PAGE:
At very early stages of embryonic development, Clmn expression was examined by in situ hybridization. This approach was used because the Clmn signal to background staining ratio was better when using the riboprobe as compared to antibody staining in early embryos. Clmn mRNA was first observed in presomitic (late head fold stage) embryos, with strong staining observed in the caudal mesoderm (Fig. 5A). At the 1- to 2-somite (s) stage, light staining was also noted in the head region (data not shown), and at 3–4s, staining was found in association with the presumptive fore- and mid-brain regions of the embryo (Fig. 5B). At 3–4s, transcript was also present in the neuroepithelium adjacent to the developing somites (Fig. 5C) as well as in the tail region in the mesoderm but not the neuroepithelium of the tail region (Fig. 5D). At 7s, staining in the forebrain and midbrain neural plate was evident, and staining appeared in the neuroepithelium just caudal to the otic sulcus, with the strongest staining immediately adjacent to the entire somitic mesoderm (Fig. 5E). With development, the caudal domain of Clmn expression in the neuroepithelium/neural tube followed that of somitic development (Fig. 5F–H). By E12.5, Clmn mRNA was detected in the ependymal layer of the developing spinal cord, dorsal root ganglion and emerging motor axons, sympathetic ganglion, as well as the developing lung bud (Fig. 5I).
Clmn Expression Is Down-regulated in Early Vitamin A-Deficient Embryos
Because Clmn mRNA is regulated by atRA in some cell lines, we next determined whether Clmn expression was altered in early embryos made severely deficient in vitamin A. Embryos (4–5s) from vitamin A-sufficient (VAS) mothers showed the expected pattern of Clmn expression in the neuroepithelium in the head region and adjacent to the somites, as well as in the tail mesoderm. In contrast, as shown in transverse vibratome sections, vitamin A-deficient (VAD) embryos showed a dramatic loss of staining in the neuroepithelium adjacent to the developing somites (compare Fig. 6E to 6B), whereas expression in the head region was less affected and that in the tail region was unchanged (compare Fig. 6D to 6A; Fig. 6F to 6C). At 6–7s, VAS embryos continued to express Clmn in the neuroepithelium adjacent to the somites (Fig. 6G), whereas expression in this region was lost in VAD embryos (Fig. 6H). However, VAD embryos from mothers supplemented with atRA (250 μg/g diet) from the onset of pregnancy showed a rescue of Clmn expression in the trunk region (Fig. 6I). Thus, atRA acts to regulate Clmn expression in the neuroepithelium adjacent to the developing somites in the early embryo.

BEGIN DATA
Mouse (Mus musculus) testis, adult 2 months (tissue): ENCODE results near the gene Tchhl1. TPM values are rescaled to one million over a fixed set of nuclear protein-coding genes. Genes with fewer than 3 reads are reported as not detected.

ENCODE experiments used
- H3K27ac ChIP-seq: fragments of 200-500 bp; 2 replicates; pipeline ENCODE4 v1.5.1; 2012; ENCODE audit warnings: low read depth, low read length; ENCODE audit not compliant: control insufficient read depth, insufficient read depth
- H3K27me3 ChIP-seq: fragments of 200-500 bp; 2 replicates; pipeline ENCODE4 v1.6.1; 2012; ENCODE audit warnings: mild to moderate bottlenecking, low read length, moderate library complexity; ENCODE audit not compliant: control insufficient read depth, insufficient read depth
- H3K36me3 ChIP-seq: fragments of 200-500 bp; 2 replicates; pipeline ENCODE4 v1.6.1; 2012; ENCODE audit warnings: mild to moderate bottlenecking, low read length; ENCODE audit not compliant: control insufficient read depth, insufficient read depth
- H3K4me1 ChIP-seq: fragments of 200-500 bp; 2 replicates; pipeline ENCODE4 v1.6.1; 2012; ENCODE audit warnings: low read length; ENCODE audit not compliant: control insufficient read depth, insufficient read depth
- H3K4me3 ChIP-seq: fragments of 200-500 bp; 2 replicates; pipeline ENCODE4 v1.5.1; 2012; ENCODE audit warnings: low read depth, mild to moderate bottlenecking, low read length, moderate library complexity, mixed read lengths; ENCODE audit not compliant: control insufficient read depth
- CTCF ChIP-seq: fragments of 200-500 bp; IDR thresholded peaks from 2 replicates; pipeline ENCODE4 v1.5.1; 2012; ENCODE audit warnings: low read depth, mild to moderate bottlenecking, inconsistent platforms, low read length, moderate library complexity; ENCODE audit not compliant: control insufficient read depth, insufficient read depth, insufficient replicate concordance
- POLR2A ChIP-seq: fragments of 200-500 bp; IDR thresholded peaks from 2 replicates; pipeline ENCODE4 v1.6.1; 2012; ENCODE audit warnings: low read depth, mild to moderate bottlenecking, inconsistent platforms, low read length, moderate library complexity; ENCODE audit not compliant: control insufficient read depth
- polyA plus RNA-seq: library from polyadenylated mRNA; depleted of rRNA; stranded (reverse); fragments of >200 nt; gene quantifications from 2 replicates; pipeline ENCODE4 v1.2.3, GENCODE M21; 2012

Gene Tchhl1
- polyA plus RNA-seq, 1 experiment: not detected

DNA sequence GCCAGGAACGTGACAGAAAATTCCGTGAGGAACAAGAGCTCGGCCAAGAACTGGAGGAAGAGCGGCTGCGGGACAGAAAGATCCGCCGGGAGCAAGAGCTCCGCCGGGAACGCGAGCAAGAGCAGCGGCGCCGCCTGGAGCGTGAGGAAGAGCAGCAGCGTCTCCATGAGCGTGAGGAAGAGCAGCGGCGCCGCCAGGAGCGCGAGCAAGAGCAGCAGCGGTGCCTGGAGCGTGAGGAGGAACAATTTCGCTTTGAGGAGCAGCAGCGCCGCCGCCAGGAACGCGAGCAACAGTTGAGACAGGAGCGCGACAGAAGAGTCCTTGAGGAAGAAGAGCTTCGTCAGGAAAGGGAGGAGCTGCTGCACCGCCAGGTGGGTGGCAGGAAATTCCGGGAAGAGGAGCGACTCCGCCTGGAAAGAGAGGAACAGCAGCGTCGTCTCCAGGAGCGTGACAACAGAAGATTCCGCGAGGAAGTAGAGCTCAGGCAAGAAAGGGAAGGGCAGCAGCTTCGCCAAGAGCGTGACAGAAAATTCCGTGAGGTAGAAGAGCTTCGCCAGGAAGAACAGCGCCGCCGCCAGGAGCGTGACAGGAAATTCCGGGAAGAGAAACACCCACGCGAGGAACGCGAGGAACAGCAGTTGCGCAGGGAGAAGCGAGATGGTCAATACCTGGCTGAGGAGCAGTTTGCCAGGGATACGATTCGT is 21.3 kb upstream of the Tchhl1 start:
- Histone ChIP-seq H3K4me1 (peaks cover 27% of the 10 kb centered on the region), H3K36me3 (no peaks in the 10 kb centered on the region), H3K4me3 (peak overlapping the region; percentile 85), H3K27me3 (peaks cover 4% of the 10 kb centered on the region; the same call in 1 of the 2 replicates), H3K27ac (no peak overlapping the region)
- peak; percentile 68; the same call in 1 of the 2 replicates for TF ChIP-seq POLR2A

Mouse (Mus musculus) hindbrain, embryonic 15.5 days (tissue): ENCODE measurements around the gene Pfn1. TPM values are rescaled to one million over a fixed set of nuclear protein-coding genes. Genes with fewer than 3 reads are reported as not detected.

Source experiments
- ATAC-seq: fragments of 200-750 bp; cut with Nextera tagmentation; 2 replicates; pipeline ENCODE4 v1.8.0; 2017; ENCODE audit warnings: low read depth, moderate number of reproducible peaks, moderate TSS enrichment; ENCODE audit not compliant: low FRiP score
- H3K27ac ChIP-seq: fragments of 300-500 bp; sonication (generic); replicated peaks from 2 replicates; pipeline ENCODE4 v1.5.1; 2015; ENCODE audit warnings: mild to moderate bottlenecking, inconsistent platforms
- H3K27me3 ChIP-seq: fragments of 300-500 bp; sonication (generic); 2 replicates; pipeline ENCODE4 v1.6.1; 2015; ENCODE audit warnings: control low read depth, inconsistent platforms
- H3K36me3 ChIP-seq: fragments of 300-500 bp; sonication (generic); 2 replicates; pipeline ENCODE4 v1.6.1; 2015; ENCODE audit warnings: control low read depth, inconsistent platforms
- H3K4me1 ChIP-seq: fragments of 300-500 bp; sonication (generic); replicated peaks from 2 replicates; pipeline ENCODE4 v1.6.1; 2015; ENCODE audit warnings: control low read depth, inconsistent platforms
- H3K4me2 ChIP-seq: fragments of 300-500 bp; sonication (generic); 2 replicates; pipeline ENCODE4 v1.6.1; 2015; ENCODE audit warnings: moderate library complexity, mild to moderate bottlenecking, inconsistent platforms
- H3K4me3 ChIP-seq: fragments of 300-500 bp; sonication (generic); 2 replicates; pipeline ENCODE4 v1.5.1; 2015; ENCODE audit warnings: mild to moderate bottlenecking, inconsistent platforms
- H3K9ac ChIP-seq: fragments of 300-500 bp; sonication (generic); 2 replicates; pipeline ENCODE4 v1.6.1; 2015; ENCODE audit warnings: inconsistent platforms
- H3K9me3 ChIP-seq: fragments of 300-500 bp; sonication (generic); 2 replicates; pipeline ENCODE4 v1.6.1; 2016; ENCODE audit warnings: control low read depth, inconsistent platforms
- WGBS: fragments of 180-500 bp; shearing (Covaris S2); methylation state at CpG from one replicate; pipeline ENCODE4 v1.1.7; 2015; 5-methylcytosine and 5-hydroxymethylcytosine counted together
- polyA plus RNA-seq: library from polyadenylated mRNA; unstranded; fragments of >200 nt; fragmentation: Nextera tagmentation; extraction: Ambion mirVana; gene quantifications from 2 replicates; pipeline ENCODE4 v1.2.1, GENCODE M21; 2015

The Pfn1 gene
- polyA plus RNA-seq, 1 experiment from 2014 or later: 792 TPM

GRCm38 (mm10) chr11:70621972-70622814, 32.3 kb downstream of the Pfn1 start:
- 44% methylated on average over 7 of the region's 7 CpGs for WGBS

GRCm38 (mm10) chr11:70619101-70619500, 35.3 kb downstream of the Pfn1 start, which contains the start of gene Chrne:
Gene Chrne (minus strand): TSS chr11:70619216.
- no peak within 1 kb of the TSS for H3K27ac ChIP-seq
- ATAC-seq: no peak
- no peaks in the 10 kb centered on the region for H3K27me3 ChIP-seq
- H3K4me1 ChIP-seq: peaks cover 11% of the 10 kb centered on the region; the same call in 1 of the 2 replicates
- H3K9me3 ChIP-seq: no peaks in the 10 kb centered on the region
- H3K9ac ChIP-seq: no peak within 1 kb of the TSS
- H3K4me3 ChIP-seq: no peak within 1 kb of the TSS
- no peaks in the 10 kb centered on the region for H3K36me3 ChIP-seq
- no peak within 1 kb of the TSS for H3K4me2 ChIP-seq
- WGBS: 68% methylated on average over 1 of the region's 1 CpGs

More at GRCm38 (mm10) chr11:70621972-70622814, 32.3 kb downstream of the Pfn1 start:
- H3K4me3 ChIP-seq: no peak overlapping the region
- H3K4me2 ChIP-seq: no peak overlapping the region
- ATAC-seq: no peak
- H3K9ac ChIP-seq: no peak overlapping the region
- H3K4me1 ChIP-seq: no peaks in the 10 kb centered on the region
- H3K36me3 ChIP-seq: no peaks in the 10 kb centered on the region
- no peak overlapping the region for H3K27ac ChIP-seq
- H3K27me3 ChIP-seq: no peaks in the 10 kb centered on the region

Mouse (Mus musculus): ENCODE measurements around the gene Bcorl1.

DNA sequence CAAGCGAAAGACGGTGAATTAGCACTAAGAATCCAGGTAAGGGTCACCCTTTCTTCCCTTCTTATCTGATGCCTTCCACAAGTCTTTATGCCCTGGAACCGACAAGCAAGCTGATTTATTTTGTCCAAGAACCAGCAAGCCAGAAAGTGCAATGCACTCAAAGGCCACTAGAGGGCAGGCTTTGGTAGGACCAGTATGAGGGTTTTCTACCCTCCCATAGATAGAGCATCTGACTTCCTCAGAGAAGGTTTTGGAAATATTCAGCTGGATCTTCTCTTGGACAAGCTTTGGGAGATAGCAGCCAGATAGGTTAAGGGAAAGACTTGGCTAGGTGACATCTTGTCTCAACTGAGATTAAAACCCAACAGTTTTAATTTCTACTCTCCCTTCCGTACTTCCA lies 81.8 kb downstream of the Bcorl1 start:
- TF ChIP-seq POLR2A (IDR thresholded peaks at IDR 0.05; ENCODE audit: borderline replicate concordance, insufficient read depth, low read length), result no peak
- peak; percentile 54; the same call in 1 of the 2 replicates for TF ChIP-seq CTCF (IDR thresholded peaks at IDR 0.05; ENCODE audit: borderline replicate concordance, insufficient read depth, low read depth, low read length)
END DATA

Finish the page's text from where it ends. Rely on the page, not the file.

VAD embryos contain undetectable levels of atRA as assessed using a sensitive HPLC-F9-RARE-lacZ reporter assay, whereas VAS embryos at E10.5 from mothers supplemented with retinol contain approximately 60 fmol atRA (Supp. Table S1). The presence of Clmn expression in the head and tail regions in embryos devoid of measurable atRA suggests that ex-pression in these regions may be independent of atRA. Embryos from mothers fed a high level of atRA (250 μg/g diet) have detectable levels of atRA and also show rescued Clmn expression in the neuroepithelium adjacent to the somites supporting that, at least in this region, maintenance of Clmn expression requires atRA.
To determine whether the effect of atRA on Clmn expression is direct, SH-SY5Y cells were treated with vehicle or 10−6 M atRA in the absence and presence of the transcriptional inhibitor, actinomycin-D, or cycloheximide, an inhibitor of protein translation. The induction of Clmn mRNA by atRA at 4 hr was eliminated with the addition of actinomycin-D, but was not reduced by cycloheximide (Fig. 7). In fact, Clmn mRNA was increased 7.6-fold above vehicle when protein synthesis was inhibited, suggesting a stabilization of the mRNA. The rapid induction of Clmn mRNA and its inhibition by actinomycin-D, suggest that Clmn is directly regulated by atRA and its receptors.